At the "House of the Republic" - the Catalan Republic, that is - in Waterloo, Belgium, there is a constant stream of people entering and leaving. Morning, afternoon and evening. Exiled Catalan president Carles Puigdemont does not cease to receive visits and hold meetings one after the other. At Lledoners prison in Catalonia, something similar is happening, within the limits imposed by the penitentiary regime. The president and the members of the "legitimate" government, some in exile and others in prison, have come to a conclusion, shared with president Torra, on which all strategies for the political term immediately ahead are to be based: "The release of the prisoners and the return of the exiles are not the priority objective, they are simply the essential precondition to be met before the dialogue with the Spanish state can become useful. And this dialogue has the objective of self-determination for Catalonia in 2019".
The argument used by both president Puigdemont and a good part of the ministers of his government is that "we are not in exile or in prison in order to then go home as if nothing had happened; we are where we are so that we can defend Catalonia's self-determination, and this sacrifice wouldn't have made any sense if it were not for the struggle to continue until it achieves the sovereignty of our people." With respect to this, the release of the prisoners is regarded as "the great opportunity that the Pedro Sánchez government has to redirect the situation, which would be a political success for the new Spanish prime minister".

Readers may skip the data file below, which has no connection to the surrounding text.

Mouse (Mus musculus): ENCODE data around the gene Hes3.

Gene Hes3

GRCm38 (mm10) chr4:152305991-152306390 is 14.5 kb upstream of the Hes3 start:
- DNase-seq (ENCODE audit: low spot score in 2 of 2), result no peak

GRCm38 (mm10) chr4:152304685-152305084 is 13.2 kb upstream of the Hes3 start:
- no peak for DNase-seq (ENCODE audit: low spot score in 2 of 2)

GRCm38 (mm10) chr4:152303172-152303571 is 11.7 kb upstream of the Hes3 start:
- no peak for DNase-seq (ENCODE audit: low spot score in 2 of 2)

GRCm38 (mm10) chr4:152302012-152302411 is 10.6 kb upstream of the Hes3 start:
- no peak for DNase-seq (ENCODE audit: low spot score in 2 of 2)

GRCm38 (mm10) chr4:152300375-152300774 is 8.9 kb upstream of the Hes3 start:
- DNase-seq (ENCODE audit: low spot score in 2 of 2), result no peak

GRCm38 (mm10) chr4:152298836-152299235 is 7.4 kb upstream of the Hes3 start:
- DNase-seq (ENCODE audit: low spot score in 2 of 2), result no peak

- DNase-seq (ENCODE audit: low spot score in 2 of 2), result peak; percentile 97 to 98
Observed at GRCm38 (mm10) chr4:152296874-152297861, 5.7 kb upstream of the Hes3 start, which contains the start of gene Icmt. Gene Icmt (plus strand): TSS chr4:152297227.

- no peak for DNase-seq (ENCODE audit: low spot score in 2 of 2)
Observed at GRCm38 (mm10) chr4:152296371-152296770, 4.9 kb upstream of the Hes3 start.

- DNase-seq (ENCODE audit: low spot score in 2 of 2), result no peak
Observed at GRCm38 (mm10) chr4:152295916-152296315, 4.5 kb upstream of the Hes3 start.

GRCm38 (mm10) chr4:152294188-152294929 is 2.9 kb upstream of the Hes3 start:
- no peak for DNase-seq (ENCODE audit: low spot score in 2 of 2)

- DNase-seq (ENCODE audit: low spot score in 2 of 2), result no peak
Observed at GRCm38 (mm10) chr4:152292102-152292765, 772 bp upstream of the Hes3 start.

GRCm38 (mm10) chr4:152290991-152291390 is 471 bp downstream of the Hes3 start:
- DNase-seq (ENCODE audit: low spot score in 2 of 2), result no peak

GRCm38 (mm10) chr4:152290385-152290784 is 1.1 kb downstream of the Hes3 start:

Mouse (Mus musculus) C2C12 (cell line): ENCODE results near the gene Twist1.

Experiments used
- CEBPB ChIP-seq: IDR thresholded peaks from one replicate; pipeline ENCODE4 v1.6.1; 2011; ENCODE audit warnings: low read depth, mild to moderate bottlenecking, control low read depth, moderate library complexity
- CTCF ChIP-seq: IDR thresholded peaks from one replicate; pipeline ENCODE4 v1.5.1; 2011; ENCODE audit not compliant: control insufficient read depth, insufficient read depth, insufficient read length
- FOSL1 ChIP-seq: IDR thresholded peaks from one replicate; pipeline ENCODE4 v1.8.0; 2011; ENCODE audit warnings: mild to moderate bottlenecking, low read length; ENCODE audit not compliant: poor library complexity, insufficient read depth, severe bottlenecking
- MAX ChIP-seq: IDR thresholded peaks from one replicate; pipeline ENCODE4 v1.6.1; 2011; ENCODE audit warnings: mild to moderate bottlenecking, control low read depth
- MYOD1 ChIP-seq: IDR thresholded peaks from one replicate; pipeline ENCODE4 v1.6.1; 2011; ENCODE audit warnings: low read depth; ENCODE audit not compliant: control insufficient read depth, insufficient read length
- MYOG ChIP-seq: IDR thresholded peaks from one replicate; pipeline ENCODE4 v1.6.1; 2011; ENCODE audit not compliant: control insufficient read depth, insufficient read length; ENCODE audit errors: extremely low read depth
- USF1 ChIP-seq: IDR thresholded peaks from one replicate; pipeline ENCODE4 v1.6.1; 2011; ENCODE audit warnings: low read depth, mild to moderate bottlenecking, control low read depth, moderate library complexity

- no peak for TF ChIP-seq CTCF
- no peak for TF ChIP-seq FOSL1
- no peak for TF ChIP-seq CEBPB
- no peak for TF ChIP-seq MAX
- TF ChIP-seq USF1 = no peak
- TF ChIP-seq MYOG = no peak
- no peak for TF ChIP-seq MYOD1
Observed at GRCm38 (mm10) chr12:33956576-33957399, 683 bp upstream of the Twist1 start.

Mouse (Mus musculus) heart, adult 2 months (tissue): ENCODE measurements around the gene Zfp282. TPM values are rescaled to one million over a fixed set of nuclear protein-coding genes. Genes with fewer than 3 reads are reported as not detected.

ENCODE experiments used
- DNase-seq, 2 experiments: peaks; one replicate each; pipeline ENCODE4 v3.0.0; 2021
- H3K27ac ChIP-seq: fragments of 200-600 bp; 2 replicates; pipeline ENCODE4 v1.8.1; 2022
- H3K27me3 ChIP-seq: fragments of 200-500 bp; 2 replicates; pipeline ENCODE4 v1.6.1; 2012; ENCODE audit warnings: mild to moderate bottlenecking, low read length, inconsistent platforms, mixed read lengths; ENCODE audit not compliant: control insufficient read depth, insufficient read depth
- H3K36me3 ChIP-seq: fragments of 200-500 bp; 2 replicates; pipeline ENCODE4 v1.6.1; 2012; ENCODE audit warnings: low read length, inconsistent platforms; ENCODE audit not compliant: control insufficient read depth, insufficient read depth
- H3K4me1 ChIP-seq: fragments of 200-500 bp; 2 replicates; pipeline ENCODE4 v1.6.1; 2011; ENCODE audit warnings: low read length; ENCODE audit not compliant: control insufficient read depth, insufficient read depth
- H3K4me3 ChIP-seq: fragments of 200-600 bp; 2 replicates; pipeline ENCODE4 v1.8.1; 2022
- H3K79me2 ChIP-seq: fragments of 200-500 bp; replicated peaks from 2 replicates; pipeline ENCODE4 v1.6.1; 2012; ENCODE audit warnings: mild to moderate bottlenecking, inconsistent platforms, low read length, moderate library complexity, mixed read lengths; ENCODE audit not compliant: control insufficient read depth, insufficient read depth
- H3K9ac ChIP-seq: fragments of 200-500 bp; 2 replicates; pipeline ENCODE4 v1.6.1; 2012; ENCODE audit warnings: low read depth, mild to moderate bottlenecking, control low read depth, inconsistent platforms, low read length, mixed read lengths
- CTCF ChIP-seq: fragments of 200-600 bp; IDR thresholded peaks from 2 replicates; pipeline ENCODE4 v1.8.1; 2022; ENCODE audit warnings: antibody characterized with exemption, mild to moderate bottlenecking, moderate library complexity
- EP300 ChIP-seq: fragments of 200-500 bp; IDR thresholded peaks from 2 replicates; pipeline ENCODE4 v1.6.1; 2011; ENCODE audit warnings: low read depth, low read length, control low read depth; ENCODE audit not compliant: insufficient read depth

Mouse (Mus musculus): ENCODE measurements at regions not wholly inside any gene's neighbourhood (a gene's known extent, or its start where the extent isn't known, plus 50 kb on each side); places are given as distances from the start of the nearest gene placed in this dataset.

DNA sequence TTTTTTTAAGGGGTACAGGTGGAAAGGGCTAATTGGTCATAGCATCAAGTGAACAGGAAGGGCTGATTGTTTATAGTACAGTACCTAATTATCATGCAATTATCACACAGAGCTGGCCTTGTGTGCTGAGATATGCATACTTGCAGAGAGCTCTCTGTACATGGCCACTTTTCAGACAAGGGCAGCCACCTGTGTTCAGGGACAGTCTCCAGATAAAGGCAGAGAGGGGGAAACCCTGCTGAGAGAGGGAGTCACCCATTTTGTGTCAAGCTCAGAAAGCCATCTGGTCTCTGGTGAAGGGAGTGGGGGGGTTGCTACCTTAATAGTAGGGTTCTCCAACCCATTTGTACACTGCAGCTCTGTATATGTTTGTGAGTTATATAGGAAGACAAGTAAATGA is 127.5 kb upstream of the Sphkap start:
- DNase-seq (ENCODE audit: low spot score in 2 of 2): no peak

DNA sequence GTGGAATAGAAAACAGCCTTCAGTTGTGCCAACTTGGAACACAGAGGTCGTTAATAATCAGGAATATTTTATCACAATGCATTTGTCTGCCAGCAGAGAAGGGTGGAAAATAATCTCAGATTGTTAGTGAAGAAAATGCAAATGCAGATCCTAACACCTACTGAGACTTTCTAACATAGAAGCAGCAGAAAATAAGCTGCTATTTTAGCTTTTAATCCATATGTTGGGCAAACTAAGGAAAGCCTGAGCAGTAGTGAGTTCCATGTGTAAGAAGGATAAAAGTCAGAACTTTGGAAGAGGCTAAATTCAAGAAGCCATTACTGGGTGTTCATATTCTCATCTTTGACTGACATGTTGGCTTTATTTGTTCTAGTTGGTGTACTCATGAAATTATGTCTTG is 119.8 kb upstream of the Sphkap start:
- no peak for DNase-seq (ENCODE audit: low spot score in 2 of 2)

Imprisoned and exiled leaders reiterate that the priority goal is not their release, but rather Catalonia's self-determination
In fact, except for the disorientation that occurred immediately after October 1st when the Spanish state unleashed its repression against the pro-independence leaders, the general approach of the Catalan movement has scarcely changed. It was announced months ago by Jordi Turull. "We have to find new paths to independence, because we have not gone to prison just to win the management of Barcelona's suburban trains." The rejection of a return to Catalonia's previous status as an Autonomous Region is, then, unanimous among the pro-independence leaders, although, as everyone knows, there are continuing tactical differences between Puigdemont and his vice president and leader of the Republican Left (ERC), Oriol Junqueras, on how to "implement the republic" and how to respond to each of the challenges posed by the state. These differences led to the theory that new Catalan elections would be needed by Christmas, but no-one is backing that horse anymore.